The daylight was a little too much.
After all, he’d had his eyes closed for 40 years.
No one expected him to suddenly recover – to come out of the deep coma. His family had given up. The medical team had almost lost hope.
But Keith was awake. Very suddenly.
“Err… excuse me”
Emma, the nurse, jumped. She spun around and stepped back quickly at the sight of this man she’d been monitoring.
“You’re awake…” she stammered, looking up at the board above his head so she could recall his name.
“Take it easy, Keith…”
“Yeah, I do have a bit of a headache,” said Keith. “What happened?”
“You’ve been in a coma,” explained Emma, as gently as she could.
Moving the safety rail, she sat on the edge of Keith’s hospital bed.
“Forty years ago, you had an accident,” she said softly, wiping his brow.
“And since then, you’ve been in a coma.”
“Really?” said Keith, trying to compute the significance of what he’d just been told.
Keith was no numpty. Before the accident, he was two years into an apprenticeship in a technology company. A smart guy.
“So I must be 40 years older, then. Can you get me a mirror?”
“Err… Let’s leave that until a bit later,” said Emma, as she sought to quickly change the subject. “You must be hungry.”
“You know what… I’d love a meat pie.”
“I’ll pop one into the microwave,” said Emma, as she began to walk across the ward so she could inform the team.
“In the what?”
“In the microwave.”
“You mean into one of those dishes you see on the communications towers?”
This was going to prove rather more difficult than she first imagined. A lot had changed in 40 years.
Some of Keith’s family were the first to arrive.
His sister was very excited.
“Wow! Keith! Great to see you!”
“And you are…?”
“I’m your sister, Susan.”
“Susan? Really? Wow! And who are these children?”
“Well…” continued Susan, excitedly. “This is Kayleigh. And this is Zayden. And this is Jax. And this is Maddox. They’re my grandchildren.”
“Grandchildren? You’re not old enough to have grandchildren.”
“Aw, thanks, Keith. But we are are in 2018.”
“2018? Wow! The 21st century?”
“Yeah! Oh boy, do you have a lot to catch up on,” shot back Susan.
“What’s that music, Susan? It’s coming out of your bag.”
“Oh, that’s my phone, Keith.”
Keith’s face displayed a puzzled look. He was trying to work out how a large telephone could fit into a small handbag, how it could play music, and where it plugged into the wall. Nothing was making sense.
“Oh, this is getting weird. Please show me this telephone thing.”
Susan dug into her handbag and pulled out her smartphone.
That’s… that’s… a… telephone…”
“Well, yeah. It’s a mobile phone.”
“A what phone?”
“A mobile phone. That’s what we use nowadays”
“Where do you plug the wire in to connect to the telephone network? And where’s the dial?”
“You don’t need a dial or a wire. We just press a few buttons and that’s it.”
“This is fascinating, Susan. It’s just like on Star Trek,” exclaimed Keith.
“Oh, yeah, I remember you used to love that programme. Voyager… Deep Space Nine…”
“What? No, Captain Kirk, Mr Spock, Scotty… tricorders and things like that…”
Susan became very excited again.
“Look, I’ve put you on Facebook. And all my friends are liking it.”
“All your friends are liking what? Where are they? And what’s this Book-face thing?”
“It’s on my phone. Take a look.”
Keith was mesmerised at the sight of these coloured pictures and writing on what Susan kept calling her phone. His mind once again returned to Star Trek.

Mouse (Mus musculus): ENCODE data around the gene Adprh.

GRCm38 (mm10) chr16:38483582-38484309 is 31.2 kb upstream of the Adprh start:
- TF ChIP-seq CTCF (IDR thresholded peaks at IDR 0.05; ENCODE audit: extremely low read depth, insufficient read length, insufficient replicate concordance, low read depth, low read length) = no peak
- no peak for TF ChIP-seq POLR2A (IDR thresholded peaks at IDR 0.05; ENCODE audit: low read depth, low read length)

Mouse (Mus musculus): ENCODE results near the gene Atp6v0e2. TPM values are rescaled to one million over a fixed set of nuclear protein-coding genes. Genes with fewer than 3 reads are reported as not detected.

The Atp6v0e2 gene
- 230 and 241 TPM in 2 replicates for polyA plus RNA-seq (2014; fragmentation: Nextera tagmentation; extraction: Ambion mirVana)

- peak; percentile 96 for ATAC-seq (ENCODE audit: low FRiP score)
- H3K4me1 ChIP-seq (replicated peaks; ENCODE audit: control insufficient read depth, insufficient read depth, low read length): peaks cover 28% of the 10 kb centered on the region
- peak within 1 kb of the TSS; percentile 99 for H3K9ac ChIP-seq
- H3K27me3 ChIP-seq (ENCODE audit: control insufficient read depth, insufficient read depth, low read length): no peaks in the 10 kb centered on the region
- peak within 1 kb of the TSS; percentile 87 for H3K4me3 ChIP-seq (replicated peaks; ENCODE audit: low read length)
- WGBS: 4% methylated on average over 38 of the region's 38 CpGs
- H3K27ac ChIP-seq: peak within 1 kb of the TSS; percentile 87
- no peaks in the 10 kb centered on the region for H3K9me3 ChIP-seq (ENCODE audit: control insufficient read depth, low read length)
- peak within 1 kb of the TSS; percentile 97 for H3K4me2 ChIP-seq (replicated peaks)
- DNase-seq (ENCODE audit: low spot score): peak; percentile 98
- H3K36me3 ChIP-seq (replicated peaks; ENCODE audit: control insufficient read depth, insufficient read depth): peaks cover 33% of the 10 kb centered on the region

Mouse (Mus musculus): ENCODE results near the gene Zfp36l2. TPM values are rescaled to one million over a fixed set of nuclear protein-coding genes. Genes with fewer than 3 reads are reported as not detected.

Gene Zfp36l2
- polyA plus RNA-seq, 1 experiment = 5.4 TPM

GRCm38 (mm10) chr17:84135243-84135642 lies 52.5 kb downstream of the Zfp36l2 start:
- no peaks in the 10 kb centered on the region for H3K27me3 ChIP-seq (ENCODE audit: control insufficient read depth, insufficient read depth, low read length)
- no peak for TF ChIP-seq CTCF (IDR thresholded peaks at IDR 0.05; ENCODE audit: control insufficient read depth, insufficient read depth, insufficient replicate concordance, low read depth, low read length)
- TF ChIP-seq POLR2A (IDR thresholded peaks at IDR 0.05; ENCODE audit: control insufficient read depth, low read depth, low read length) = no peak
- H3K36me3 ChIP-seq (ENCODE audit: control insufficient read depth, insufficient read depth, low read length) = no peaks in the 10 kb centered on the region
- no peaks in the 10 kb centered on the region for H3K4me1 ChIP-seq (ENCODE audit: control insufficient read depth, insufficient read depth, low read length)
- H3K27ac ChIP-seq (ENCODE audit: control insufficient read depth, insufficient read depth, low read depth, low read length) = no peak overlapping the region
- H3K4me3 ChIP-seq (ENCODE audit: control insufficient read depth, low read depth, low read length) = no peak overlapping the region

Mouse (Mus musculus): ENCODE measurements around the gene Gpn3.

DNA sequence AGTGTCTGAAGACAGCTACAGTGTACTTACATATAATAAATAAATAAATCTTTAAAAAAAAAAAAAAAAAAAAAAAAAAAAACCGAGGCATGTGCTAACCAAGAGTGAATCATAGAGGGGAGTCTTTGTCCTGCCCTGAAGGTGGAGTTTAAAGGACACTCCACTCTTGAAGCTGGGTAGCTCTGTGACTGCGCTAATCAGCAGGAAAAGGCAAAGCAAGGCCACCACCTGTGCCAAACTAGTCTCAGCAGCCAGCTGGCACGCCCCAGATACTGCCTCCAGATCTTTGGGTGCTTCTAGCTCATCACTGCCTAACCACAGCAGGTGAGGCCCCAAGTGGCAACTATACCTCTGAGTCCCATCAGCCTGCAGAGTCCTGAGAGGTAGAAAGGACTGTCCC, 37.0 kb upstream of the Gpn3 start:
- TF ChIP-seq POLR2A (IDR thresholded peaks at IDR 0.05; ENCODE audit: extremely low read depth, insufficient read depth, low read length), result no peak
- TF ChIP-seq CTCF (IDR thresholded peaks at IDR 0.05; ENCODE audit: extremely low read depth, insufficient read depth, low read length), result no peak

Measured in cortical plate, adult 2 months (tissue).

“OK,” he said, raising his voice slightly for the first time on this new day. “Beam me up!”
The children laughed.
“So what else does this tricorder do?” Keith asked Susan.
“This phone, you mean?”
“Yes, that thing in your hand.”
“I can connect to the internet.”
“Sorry, Susan. But what’s the internet?”
“Hey, you’re supposed to be the technology geek in our family,” said Susan, laughing. “OK. It’s… How would you describe it, Jax?”
10-year old Jax looked up from his own phone.
“Err… It’s like getting information from the other side of the world. Let me ask it”
Jax spoke into his phone: “Google, what’s the internet?”
Within a second, the answer was being read out to him… from his phone.
A global computer network providing a variety of information and communication facilities, consisting of interconnected networks using standardised communication protocols.
Keith could only sit there with his mouth wide open.
What does all that mean?
His thoughts suddenly were interrupted.
“This is a great day,” exclaimed Susan. “Let’s have a selfie.”
Like they’d just been given orders on a secret mission, all the grandchildren looked up from their phones and gathered around Keith.
“What are we doing now?” asked Keith.
“We’re doing a selfie,” explained Susan.
“A selfie. It’s a photo with us all in. But I’ll be taking it myself.”
“Oh, that’s good. You’ve brought one of those mechanical timers that makes a loud buzzing noise. That’ll be fun in a hospital ward…
“And where’s your camera?”
“It’s right here,” said Susan, pointing to her mobile phone.
“So you’re saying that your telephone is also your camera… as well as that Book-face thing?”
Keith took another look at the small, thin device in Susan’s hand.
“I know I’m asking some seemingly daft questions now,” said Keith. “But where does the film go?”
“Haha! You don’t need film. It’s digital. Just watch.”
Everyone smiled for the photo.
But Keith couldn’t take his eyes off the beautifully lit, colourful screen, displaying everyone’s face.
“Wait!” he shouted.
“Is that me?”
Suddenly, it dawned on Susan.
She’d just let Keith see what he now looked like.
“Hi everyone,” said Nurse Emma, her professional training coming into play. “I think Keith needs to take some rest right now. Thanks for coming, everyone.”
With goodbyes over, Jax looked up at his Grandma and announced that he’d set the Sat Nav to take them home.
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